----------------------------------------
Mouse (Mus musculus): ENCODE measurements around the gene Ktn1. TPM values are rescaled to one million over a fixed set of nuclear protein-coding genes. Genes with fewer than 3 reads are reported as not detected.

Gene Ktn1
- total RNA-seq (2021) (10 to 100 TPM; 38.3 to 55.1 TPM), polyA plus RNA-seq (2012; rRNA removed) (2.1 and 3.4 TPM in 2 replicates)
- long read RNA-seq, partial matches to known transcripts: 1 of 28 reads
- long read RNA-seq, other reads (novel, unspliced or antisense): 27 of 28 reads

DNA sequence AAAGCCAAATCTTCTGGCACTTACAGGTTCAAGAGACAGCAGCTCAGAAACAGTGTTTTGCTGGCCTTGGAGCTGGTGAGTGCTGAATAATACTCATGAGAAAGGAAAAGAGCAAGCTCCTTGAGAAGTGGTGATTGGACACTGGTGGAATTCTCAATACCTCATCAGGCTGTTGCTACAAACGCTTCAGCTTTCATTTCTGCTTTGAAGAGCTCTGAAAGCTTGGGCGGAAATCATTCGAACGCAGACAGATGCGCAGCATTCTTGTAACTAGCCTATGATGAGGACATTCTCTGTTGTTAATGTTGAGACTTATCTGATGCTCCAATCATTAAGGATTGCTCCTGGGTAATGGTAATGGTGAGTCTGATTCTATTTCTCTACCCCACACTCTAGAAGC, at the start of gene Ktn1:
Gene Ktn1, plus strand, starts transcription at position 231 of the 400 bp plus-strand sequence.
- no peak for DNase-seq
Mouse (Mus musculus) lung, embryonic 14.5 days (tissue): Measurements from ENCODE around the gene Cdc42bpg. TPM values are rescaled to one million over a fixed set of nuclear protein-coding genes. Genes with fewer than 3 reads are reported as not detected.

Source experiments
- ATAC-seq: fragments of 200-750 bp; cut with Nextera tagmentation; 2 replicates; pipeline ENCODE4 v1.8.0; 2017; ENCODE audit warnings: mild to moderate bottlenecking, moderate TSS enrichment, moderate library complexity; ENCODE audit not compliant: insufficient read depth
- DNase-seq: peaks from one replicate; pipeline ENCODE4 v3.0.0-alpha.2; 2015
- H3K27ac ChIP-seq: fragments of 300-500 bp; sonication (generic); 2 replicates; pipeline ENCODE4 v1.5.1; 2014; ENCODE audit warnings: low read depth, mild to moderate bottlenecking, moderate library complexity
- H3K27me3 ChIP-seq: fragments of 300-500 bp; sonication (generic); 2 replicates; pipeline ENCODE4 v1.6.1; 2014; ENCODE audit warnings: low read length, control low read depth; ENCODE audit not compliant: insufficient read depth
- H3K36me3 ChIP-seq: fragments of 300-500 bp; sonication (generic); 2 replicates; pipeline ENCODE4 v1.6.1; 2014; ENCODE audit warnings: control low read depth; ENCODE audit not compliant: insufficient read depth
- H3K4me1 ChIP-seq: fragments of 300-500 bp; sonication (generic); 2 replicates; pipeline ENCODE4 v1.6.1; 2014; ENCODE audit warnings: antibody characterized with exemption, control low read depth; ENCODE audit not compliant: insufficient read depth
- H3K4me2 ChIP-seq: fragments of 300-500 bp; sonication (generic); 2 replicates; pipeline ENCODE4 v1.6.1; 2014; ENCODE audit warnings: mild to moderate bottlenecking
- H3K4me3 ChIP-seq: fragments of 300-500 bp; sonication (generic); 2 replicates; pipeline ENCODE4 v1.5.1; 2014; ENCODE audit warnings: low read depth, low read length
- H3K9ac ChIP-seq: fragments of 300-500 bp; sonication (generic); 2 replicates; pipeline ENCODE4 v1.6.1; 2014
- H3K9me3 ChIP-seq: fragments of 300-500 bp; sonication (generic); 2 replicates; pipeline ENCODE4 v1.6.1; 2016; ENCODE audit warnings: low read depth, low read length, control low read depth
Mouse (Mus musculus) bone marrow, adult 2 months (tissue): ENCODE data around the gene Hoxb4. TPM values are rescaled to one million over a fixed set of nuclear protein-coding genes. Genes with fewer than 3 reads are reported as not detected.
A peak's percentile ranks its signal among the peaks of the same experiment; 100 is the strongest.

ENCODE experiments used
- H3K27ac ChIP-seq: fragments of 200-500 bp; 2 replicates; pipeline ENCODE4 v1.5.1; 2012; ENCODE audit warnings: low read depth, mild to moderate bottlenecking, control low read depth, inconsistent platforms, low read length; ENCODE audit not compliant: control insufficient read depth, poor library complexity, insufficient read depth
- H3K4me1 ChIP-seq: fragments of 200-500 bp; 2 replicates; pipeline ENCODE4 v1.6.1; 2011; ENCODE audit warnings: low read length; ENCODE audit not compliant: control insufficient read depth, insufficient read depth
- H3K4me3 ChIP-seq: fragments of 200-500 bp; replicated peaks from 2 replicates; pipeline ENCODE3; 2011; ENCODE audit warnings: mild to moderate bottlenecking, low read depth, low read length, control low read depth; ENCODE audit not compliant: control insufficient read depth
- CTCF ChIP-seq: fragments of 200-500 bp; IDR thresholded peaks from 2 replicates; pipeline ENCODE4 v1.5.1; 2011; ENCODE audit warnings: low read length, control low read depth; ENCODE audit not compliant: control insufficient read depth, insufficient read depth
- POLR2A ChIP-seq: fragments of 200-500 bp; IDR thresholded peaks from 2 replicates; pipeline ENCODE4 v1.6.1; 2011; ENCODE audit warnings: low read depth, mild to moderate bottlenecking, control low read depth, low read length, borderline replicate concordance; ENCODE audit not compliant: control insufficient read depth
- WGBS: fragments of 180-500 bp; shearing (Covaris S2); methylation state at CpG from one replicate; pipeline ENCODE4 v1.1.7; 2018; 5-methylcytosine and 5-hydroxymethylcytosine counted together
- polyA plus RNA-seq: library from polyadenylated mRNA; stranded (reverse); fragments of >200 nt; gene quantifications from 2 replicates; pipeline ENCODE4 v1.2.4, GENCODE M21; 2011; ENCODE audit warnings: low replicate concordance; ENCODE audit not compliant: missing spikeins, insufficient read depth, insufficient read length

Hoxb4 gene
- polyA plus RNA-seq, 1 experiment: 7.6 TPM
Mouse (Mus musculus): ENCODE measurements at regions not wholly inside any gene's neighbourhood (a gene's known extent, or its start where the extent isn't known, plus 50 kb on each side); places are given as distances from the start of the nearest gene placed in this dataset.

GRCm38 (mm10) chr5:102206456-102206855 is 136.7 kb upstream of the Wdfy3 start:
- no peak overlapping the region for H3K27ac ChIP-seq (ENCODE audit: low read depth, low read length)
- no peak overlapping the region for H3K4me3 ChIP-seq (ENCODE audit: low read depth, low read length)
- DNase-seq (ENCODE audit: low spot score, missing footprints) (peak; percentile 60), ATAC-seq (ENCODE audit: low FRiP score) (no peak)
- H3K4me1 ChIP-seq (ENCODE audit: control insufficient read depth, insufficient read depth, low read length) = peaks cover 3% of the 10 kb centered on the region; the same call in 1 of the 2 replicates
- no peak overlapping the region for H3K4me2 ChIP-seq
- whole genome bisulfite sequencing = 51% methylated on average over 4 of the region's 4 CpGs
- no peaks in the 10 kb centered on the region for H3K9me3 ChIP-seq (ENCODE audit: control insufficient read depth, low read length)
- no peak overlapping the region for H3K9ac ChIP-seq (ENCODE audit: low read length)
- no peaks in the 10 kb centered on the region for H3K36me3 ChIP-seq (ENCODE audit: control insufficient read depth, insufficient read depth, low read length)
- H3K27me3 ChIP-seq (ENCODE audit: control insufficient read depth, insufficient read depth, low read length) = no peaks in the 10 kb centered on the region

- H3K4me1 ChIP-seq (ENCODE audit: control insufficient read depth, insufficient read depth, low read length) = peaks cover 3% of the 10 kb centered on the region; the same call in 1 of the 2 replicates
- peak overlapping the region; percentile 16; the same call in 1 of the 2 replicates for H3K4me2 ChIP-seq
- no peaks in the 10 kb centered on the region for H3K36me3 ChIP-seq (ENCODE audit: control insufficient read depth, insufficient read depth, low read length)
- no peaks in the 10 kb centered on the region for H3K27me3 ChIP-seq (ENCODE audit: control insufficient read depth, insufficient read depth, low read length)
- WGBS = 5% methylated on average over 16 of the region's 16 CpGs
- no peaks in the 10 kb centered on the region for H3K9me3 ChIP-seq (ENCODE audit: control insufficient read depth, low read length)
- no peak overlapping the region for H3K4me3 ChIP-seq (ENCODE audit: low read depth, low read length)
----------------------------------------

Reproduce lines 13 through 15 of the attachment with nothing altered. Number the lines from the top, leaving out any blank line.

- H3K27ac ChIP-seq: fragments of 300-500 bp; sonication (generic); 2 replicates; pipeline ENCODE4 v1.5.1; 2014; ENCODE audit warnings: low read depth, mild to moderate bottlenecking, moderate library complexity
- H3K27me3 ChIP-seq: fragments of 300-500 bp; sonication (generic); 2 replicates; pipeline ENCODE4 v1.6.1; 2014; ENCODE audit warnings: low read length, control low read depth; ENCODE audit not compliant: insufficient read depth
- H3K36me3 ChIP-seq: fragments of 300-500 bp; sonication (generic); 2 replicates; pipeline ENCODE4 v1.6.1; 2014; ENCODE audit warnings: control low read depth; ENCODE audit not compliant: insufficient read depth